Women in Constituent Assembly: In reference to the case of Hansa Mehta


This article has been written by Himansu Batar of IMS Unison University, Dehradun and curated by Naman Jain ofBennett University, Greater Noida.

In the past decade, we have seen a rise in the Women empowerment movements across the world. This has led to some significant changes giving new hope, heights, and horizons for women to grow while creating some deviances commonly called ‘pseudo-feminists’ or ‘feminizing’ who did not understand the real concept of ‘feminism.’ India has to offer some great inspiring females that truly depict the real image of feminism. Most important of them are the ‘Founding mothers’ of our constitution. Even though they were not given the same limelight that the male members received, Women have played a significant role in the Independence of India, and the part continued to be of the same importance while drafting the Constitution of India which is the supreme book of law that governs our state today. These women were reformists, lawyers, suffragettes, freedom fighters, and politicians. Despite being only 15 in number, these women played a significant role in making the constitution we know today.

As already mentioned, these women have not been in the limelight, and not much is known about their contribution to the constituent assembly; still, many of them left a notable mark with their works, and one such member was Hansa Jivraj Mehta, born on 3rd July in 1897 in Surat, Gujarat. Refusing a reserved seat, she took on the elections for the Bombay Legislative Council in 1937 as a general category candidate securing a victory, and till 1949, remained in power. During this time, Mehta got intimately involved with the All India Women’s Conference and became its president in 1946. During her presidency, she drafted the Indian Women’s Charter of Rights and Duties that demanded gender equality and civil rights for women. The year 1946 brought a golden opportunity for her, and she was offered to serve as a member of the United Nations sub-committee on the status of women. She was the vice-chair with Eleanor Roosevelt of the United Nations Universal Declaration of Human Rights Committee. Hansa Jivraj Mehta got the credit to replace the phrase “All men are born free and equal” to “All human beings are born free and equal.” 

After strong participation in the freedom movement and the event of going to jail in this process, she also played a significant role in the framing of the Constitution of India. In the Assembly, she strongly argued in favour of women’s rights and intervened in debates on uniform civil code and reservation. She was the Member of Advisory Committee; of Sub-Committee on Fundamental Rights; and of Provincial Constitution Committee. She, along with Rajkumari Amrit Kaur, modelled the Indian Women’s Charter of Rights and Duties, and fought for the Uniform Civil Code (UCC). The issues that these women raised were of great significance and consisted of the following points:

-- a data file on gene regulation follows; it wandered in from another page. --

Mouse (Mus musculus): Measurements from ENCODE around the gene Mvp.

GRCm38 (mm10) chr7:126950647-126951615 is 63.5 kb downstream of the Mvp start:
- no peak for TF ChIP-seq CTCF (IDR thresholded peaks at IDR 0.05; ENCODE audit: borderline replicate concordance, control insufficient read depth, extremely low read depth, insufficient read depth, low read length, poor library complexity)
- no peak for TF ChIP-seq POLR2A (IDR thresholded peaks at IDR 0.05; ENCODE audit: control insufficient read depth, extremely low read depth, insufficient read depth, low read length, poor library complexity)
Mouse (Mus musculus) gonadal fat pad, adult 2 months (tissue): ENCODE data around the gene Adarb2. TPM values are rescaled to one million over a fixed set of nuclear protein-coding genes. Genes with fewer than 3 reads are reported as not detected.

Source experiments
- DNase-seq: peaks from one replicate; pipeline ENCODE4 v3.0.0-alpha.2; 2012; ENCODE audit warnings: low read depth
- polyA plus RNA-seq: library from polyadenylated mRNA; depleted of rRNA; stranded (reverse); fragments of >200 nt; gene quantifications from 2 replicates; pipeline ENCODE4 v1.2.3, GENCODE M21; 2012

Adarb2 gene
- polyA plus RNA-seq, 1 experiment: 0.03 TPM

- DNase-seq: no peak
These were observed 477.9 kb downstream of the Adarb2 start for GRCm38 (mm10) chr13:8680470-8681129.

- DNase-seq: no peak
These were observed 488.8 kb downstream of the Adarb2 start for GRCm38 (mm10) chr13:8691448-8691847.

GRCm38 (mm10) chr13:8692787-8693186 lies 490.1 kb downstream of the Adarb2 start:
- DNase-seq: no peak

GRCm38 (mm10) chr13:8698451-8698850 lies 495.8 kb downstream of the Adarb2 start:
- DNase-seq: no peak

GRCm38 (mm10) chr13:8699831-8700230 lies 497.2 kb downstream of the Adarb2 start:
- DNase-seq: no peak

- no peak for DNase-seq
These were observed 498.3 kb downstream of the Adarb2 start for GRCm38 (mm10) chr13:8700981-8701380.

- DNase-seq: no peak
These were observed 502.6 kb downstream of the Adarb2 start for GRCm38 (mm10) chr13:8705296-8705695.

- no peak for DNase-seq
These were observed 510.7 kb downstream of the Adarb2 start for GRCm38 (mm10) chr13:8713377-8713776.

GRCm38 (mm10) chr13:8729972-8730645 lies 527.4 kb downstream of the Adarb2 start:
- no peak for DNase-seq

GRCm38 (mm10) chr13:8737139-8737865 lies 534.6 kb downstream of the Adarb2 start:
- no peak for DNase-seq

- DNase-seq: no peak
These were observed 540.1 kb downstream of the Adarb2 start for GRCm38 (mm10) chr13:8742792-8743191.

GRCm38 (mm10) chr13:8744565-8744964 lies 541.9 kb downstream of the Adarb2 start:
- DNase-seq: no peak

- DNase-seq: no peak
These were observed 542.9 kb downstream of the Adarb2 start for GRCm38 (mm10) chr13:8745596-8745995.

• They dissented against the compulsory services by state warning against the dangers of giving the state, the power of compulsion in any sphere of life.
  • They argued against restricting the scope and power of the right to freedom of religion as a fundamental right to ensure that no future legislature is made to promote evils like child marriage and the Parda system in the name of freedom of religion.
  • They wanted a Universal civil code within 5-10 years for the whole country.
  • They argued a lot on the topic of national language and they also proposed for taking Roman script as an alternative to Persian script and Devnagri script keeping in mind the welfare of minorities like Christians, Jews etc.

 Not only this, but the women in the Constituent Assembly stood together against any special treatment or political status for women, and they see it as a wrong value entering the sphere of Women and their fight for true equality amongst genders in the society.

The women representation in the legislature has always been a question for us. The percentage of women representation has been declining tremendously in the last decades. The present government, however, has given quite a significant representation of women in legislature, and not only that, but some of the most important ministries are now under the leadership of these prominent women. They are showing the world how efficient a woman can be in government mechanisms. We have to look into the lives of these eminent women and their ideologies to understand the true meaning of feminism and how to achieve it in today’s world. Let us remember these ‘founding mothers’ and thank them for their contribution in giving us the most important and fantastic enactment that is making our life wonderful, i.e., The Constitution of India.











UN Chief honours Indian reformer Hansa Mehta’s role in shaping Universal Declaration of Human Rights – The Economic Timeseconomictimes.indiatimes.com




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